2. Grid Dark
This was a tiny step from the first concept. A little more modern, techy aesthetic. Instead of cropping the cover image, I let it fill the layout, and let the entries float above the background. A joke name I had for it was “Textflix”, because it reminded me of Netflix’s aesthetic. I’m light on words for this one because I think it’s just…fine. I could ship this and it’d work, but it doesn’t really move the needle for me. It invokes a healthy shrug.
These first two iterations were dark and felt heavy. For the next concept I lightened things up in color and design elements.
3. Text Light
Along with a lighter aesthetic, in this concept I changed grid usage. In the first two concepts, I gave the cover three columns and the entries four. In this concept, I gave the cover image more prominence. When I saw that, it felt like it needed room to breathe. With that, I gave it another half column and reduced the entries to three-and-a-half columns.
Content-wise, I introduced entry excerpts. The layout of the first two concepts worked better without excerpts. It feels a bit off to exclude them for entries though. It seems like the reader needs a bit more of a hook to decide where they want to start.
In the future, excerpts could be curator-configurable per Anthology.
4. Text Light Imgs
This was the first concept I tried using an image for each entry. When I saw them in place, it felt like the cover image could go away. The title and description could shoulder the work of being the cover.
For this concept I also tried an off-white background color. I pulled this from Readability, Instapaper, Pocket, et al. In those, a similar color tended to be used for a sepia theme. I’m luke-warm on it.
I explored options for the branding banner here too. I wanted to see if a stark contrast between banner and content could help the banner detach and fade away. Sometimes when an element is so much different than the rest of the design, it can make it easier to consider it, then ignore. I’m still not sure if it’s working or not, but it’s interesting.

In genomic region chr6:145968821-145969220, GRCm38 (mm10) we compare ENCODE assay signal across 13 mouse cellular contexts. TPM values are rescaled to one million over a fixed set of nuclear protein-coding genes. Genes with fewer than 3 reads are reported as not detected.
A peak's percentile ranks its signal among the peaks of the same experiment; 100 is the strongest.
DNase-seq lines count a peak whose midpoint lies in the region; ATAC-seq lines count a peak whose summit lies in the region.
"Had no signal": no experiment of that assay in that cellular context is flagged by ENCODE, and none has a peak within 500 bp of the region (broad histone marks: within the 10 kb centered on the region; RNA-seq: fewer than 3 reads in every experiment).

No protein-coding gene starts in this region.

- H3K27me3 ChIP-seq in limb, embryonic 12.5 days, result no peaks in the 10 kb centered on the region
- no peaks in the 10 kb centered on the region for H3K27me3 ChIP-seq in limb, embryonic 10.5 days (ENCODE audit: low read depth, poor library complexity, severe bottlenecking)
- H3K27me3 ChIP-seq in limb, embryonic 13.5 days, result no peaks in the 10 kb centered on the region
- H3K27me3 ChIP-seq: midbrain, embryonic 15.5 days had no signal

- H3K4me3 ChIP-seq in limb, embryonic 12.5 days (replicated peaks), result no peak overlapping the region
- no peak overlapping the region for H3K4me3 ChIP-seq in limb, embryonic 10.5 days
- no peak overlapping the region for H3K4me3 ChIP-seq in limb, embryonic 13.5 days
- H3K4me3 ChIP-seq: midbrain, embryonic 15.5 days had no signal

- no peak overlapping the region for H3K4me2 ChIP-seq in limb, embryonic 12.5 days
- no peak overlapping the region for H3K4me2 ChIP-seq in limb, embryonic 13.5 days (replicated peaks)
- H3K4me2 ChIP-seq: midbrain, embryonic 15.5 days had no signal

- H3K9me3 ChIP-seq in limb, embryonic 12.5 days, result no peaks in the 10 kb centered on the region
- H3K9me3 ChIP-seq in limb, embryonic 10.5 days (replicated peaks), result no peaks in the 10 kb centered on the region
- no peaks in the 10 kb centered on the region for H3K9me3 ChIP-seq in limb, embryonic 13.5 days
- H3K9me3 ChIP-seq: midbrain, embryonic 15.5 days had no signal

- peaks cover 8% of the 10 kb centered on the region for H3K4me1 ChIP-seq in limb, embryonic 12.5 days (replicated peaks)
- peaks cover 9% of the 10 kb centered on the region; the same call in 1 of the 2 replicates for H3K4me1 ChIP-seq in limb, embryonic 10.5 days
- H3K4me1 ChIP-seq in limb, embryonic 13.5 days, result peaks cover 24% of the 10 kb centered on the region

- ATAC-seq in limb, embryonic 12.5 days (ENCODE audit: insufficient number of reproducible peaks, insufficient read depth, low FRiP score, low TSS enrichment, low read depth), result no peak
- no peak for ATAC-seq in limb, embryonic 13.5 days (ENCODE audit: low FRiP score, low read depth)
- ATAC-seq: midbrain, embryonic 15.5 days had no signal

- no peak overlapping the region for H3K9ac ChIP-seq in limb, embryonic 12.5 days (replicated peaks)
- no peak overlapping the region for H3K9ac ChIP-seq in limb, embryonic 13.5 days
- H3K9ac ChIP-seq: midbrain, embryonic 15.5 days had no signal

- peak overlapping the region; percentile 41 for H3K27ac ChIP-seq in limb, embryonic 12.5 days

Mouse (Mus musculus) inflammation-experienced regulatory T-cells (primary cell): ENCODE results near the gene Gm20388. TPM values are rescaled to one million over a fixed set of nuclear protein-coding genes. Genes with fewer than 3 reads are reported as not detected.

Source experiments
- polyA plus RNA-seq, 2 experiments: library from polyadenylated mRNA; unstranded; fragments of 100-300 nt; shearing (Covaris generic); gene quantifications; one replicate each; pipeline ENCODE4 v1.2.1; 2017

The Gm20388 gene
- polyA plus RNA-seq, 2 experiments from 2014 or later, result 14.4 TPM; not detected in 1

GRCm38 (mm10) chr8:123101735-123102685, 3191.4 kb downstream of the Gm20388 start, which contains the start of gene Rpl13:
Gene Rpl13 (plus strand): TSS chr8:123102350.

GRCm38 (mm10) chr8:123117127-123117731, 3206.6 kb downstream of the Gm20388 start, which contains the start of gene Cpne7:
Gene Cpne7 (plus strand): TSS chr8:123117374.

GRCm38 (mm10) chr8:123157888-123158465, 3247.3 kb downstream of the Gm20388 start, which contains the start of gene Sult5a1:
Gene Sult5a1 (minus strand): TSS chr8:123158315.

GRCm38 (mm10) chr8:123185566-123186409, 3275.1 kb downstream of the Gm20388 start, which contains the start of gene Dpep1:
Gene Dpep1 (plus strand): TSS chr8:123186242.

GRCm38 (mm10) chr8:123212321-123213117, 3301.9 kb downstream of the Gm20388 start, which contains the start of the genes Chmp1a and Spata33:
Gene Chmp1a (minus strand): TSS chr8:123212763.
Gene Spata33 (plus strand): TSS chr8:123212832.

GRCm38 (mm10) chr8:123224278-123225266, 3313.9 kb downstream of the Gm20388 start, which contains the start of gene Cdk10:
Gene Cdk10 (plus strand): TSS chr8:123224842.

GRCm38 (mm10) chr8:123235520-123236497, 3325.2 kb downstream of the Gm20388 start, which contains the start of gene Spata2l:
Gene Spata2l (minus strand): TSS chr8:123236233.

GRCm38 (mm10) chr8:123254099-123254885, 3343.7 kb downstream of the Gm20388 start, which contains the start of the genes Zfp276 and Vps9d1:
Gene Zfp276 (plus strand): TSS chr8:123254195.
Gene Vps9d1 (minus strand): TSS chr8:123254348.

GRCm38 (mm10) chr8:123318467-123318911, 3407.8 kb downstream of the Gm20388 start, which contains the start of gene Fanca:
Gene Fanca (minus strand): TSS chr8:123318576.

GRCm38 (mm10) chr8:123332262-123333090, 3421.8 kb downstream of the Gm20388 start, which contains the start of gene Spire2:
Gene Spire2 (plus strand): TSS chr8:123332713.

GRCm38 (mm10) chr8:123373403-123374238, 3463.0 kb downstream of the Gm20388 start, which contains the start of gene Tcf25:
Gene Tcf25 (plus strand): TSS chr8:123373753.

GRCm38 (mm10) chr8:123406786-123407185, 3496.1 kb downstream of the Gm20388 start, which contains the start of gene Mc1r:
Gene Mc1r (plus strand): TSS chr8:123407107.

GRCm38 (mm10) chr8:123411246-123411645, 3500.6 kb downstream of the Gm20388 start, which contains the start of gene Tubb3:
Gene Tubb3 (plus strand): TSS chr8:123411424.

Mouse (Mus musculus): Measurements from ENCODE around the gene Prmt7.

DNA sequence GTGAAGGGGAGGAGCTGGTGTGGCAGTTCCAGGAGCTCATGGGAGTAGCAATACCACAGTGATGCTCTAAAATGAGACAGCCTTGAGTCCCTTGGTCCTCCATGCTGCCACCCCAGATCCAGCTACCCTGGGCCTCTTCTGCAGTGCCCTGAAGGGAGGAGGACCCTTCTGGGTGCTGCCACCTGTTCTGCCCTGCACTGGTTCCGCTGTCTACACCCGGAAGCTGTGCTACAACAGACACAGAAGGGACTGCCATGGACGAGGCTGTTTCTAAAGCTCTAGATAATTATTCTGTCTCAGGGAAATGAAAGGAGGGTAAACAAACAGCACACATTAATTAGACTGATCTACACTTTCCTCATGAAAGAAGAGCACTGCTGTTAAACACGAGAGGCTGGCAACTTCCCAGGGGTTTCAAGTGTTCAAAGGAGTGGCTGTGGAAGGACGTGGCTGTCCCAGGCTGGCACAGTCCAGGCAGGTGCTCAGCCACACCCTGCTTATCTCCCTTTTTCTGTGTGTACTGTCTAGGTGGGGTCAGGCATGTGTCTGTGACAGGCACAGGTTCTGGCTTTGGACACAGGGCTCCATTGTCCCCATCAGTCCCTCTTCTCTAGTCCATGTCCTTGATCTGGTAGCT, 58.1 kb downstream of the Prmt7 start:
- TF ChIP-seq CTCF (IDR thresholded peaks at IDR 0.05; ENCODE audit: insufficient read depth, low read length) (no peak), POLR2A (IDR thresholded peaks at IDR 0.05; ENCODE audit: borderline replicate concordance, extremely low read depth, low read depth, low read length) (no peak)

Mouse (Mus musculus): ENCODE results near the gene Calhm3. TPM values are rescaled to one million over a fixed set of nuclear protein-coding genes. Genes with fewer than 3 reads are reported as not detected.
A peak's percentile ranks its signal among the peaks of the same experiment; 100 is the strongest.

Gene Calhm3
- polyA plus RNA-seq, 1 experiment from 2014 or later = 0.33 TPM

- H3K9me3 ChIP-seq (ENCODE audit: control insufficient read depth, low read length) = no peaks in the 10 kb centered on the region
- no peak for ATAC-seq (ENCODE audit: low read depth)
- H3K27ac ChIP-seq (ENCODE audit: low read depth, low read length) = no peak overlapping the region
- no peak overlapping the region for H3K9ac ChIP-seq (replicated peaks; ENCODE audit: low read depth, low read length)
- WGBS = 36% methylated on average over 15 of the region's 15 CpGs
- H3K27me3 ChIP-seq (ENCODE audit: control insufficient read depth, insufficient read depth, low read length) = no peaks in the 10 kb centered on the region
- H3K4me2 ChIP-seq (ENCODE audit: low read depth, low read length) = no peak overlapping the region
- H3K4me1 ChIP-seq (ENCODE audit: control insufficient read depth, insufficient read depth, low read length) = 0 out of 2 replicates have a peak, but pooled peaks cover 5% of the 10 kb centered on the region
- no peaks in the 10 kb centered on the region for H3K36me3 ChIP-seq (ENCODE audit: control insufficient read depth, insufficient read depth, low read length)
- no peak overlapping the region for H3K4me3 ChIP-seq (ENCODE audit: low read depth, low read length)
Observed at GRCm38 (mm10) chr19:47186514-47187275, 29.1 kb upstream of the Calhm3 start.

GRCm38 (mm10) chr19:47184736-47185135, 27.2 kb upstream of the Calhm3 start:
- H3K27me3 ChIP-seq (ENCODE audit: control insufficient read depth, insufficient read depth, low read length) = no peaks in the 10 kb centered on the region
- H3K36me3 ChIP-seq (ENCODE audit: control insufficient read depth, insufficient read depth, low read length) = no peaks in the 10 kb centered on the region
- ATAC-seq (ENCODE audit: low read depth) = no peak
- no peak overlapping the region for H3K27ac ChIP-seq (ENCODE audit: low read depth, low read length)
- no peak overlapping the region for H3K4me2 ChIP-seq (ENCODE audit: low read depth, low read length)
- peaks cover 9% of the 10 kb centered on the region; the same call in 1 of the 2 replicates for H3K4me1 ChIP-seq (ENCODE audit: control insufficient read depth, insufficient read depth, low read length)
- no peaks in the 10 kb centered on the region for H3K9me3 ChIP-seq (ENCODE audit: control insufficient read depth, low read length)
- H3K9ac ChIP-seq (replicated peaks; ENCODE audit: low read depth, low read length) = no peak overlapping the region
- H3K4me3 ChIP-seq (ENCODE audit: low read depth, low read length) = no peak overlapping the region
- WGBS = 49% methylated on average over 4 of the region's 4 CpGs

5. Text Light Two
In this concept, I let myself toss around more design elements. Scattered orange blocks here, a few tech lines there, an angle on the cover image, and so on. With the orange blocks, I was thinking about something like a 1970s jazz album cover. Or at least how I pictured them looking. I also switched the title and entry headings to the Ultra weight of Aaux Next. They felt like they needed some extra heft.
With the introduction of more design elements, it felt like the eye needed a little break. To give it that rest, I removed the image thumbnails for each entry.
After Text Light Two with all its fiddly bits, I wanted to try one the other way. For this concept I let the content speak for itself. Text and images as content with–almost–no other design elements. I kept one element in place, the subtle border between the cover and entries. You might also notice I increased all the font sizes. The title and each entry title felt like they needed more oomph to take center stage. I was looking at–and taking cues from–the New York Times on this one.
At this point, this concept feels the strongest in terms of practicality and broad use. When I start building, I’ll most likely use this as a guide.
Oooooh shit, here we go! I needed to see one like this. I took about a day break between Spartan and this concept to clear my head. Then I threw everything at the wall. I’ve been reading posts on The Outline and enjoying the design they’re doing. I lifted ideas wholesale from them on this concept. That’s a fun thing about doing early concepts like this, it’s OK steal. It’s more about serious play than producing a finished piece.
I don’t know if a concept like this will make it to browsers, but it could. I don’t think it’s “bad.” Depending on the tone of the Anthology, something like this could work well. I plan to explore this type of aesthetic more as I go.
HTML/CSS Here We Come
Designs like this are never “done”, but this one is ready for the next step: browsers. Using Spartan as a base, I’ll build an Anthology page using static-content. As soon as you get in a browser you learn a ton. The design will shift and shimmy from the static mocks here to meet the needs of its ultimate home.
As I mentioned before, I have more posts I want to write about my process. When I dive into these projects I let myself get pulled into the weeds in myriad areas of design and development. It’s tons of fun and it’s important to share. Keep an eye out for more.